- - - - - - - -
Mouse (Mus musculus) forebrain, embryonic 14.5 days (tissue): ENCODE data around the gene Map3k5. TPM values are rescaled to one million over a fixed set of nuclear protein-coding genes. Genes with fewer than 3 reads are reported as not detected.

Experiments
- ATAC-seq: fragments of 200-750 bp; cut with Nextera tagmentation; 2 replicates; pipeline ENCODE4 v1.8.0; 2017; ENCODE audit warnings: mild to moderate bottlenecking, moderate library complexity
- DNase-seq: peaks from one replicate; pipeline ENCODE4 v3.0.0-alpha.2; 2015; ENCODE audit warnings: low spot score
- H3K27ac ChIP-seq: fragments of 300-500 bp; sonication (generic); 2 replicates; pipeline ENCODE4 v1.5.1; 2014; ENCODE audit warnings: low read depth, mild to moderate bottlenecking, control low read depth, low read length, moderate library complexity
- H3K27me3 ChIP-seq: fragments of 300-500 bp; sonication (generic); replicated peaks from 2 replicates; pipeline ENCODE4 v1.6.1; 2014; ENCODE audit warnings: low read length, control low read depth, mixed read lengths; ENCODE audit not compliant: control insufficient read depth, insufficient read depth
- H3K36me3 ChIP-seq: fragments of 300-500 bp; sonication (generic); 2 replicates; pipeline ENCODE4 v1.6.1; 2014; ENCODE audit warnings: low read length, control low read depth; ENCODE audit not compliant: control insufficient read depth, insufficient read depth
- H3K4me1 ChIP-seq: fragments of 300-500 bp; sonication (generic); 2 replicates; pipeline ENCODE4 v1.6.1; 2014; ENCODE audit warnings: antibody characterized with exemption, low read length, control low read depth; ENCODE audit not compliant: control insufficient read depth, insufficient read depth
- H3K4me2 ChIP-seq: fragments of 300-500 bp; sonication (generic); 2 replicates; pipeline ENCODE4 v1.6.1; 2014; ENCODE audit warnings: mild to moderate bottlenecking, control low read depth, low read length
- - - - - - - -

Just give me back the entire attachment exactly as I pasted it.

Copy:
Mouse (Mus musculus) forebrain, embryonic 14.5 days (tissue): ENCODE data around the gene Map3k5. TPM values are rescaled to one million over a fixed set of nuclear protein-coding genes. Genes with fewer than 3 reads are reported as not detected.

Experiments
- ATAC-seq: fragments of 200-750 bp; cut with Nextera tagmentation; 2 replicates; pipeline ENCODE4 v1.8.0; 2017; ENCODE audit warnings: mild to moderate bottlenecking, moderate library complexity
- DNase-seq: peaks from one replicate; pipeline ENCODE4 v3.0.0-alpha.2; 2015; ENCODE audit warnings: low spot score
- H3K27ac ChIP-seq: fragments of 300-500 bp; sonication (generic); 2 replicates; pipeline ENCODE4 v1.5.1; 2014; ENCODE audit warnings: low read depth, mild to moderate bottlenecking, control low read depth, low read length, moderate library complexity
- H3K27me3 ChIP-seq: fragments of 300-500 bp; sonication (generic); replicated peaks from 2 replicates; pipeline ENCODE4 v1.6.1; 2014; ENCODE audit warnings: low read length, control low read depth, mixed read lengths; ENCODE audit not compliant: control insufficient read depth, insufficient read depth
- H3K36me3 ChIP-seq: fragments of 300-500 bp; sonication (generic); 2 replicates; pipeline ENCODE4 v1.6.1; 2014; ENCODE audit warnings: low read length, control low read depth; ENCODE audit not compliant: control insufficient read depth, insufficient read depth
- H3K4me1 ChIP-seq: fragments of 300-500 bp; sonication (generic); 2 replicates; pipeline ENCODE4 v1.6.1; 2014; ENCODE audit warnings: antibody characterized with exemption, low read length, control low read depth; ENCODE audit not compliant: control insufficient read depth, insufficient read depth
- H3K4me2 ChIP-seq: fragments of 300-500 bp; sonication (generic); 2 replicates; pipeline ENCODE4 v1.6.1; 2014; ENCODE audit warnings: mild to moderate bottlenecking, control low read depth, low read length